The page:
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Cory Gardner says he's 'a new kind of Republican'

By: The Associated Press
September 2, 2014 Updated: September 2, 2014 at 10:04 pm
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DENVER — U.S. Rep. Cory Gardner on Tuesday released the second of two ads touting his support for renewable energy and over-the-counter birth control pills, calling himself "a new kind of Republican" as he tries to unseat Democratic Sen. Mark Udall in a state that has become increasingly reluctant to elect members of the GOP.

The ads come during the traditional post-Labor Day campaign home stretch and show Gardner's attempt to extract himself from the bind on Republicans in this swing state where coastal transplants have pushed the politics to the left.

Democrats have won every top-of-the-ticket statewide race in Colorado since 2004, and Udall and his allies have followed the established playbook by attacking Gardner as against reproductive rights and the environment.

In his two new spots, Gardner hits back.

In the first, which launched Monday, Gardner walks past wind turbines and asks, "So what's a Republican, like me, doing at a wind farm?" He notes that he co-authored legislation, backed by a former Democratic governor, to create a state agency to support new Colorado renewable energy businesses. The ad's female narrator calls Gardner "a new kind of Republican."

Then in the spot unveiled Tuesday, Gardner, who is anti-abortion, highlights his proposal to make birth control pills available without a prescription. Udall, Gardner tells a mostly-female audience in the ad, "wants to keep government bureaucrats between you and your health care plan."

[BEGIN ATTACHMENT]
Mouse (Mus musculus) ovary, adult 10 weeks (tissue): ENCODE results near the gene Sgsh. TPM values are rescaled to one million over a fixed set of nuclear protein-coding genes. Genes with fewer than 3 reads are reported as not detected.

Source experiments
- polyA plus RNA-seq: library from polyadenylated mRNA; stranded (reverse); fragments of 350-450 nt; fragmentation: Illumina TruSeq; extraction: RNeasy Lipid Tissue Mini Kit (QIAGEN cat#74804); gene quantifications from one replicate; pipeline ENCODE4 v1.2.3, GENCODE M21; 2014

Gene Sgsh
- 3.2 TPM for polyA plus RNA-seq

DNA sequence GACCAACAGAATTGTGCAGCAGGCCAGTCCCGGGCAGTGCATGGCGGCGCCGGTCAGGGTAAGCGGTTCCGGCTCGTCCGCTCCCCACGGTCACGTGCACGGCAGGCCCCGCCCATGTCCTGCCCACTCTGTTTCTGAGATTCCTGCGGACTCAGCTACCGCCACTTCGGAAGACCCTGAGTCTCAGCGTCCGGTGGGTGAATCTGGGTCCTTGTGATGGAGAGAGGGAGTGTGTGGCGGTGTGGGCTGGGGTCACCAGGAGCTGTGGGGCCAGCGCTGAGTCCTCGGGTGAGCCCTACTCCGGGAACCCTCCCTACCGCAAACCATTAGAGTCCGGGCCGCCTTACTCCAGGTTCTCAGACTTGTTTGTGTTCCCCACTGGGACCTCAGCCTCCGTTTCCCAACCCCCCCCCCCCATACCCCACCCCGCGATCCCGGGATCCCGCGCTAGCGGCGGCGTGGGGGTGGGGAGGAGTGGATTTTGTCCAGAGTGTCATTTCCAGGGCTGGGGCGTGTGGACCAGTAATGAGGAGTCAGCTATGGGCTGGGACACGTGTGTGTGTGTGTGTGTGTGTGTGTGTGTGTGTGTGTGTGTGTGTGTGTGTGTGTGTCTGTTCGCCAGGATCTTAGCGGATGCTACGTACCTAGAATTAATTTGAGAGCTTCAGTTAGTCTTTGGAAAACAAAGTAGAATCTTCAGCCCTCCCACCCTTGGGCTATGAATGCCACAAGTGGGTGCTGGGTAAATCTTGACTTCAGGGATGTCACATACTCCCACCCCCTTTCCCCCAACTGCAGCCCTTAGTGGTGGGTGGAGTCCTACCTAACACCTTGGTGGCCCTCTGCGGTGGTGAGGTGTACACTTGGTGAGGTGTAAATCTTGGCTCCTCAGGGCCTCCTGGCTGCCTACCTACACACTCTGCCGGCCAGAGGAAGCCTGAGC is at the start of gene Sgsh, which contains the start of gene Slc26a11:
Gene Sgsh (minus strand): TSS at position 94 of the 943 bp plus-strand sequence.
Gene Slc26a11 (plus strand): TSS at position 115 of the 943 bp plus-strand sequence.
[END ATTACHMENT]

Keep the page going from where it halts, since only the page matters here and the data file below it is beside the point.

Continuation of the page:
Gardner's campaign and other conservatives have said the congressman is responding to a Democratic caricature of his positions.

But Democrats have responded with fury, contending that Gardner is trying to sell himself as a centrist Democrat in the line of Udall, a well-known environmentalist and abortion rights supporter. They noted that Gardner's birth control proposal and ad come after Udall and others hammered him for his prior support of measures to grant legal rights to fertilized eggs, which could outlaw some forms of birth control. Gardner has since disavowed one of those measures.

"Unlike Congressman Gardner, I don't see access to contraception and family planning services as election-year gimmicks," Udall said in a statement. "They're fundamental rights that we must protect. And Coloradans know that I'll do just that."

Seth Masket, a political scientist at the University of Denver, said Gardner's ads are clearly "on Democratic turf," but that changing his positions and emphasis may not damage him.

"It's easy to attack a candidate who does that as a flip-flopper, but hard to show that much evidence that that hurts a politician in the end," Masket said. "While taking a wrong stance on an issue important to voters can hurt a candidate."

Republicans need to net six Senate seats in November to win control of the chamber.

Most polls show Gardner is effectively tied with Udall, with the Democratic incumbent maintaining an edge among women.

Women not registered with either party in the Denver suburbs usually decide statewide elections in Colorado and both campaigns are furiously trying to appeal to that demographic.

Gardner is not the only candidate distancing himself from his party. With President Obama highly unpopular in Colorado, Udall is airing an online ad highlighting his criticism of surveillance by the National Security Agency, noting it has occurred under Democratic and Republican administrations.

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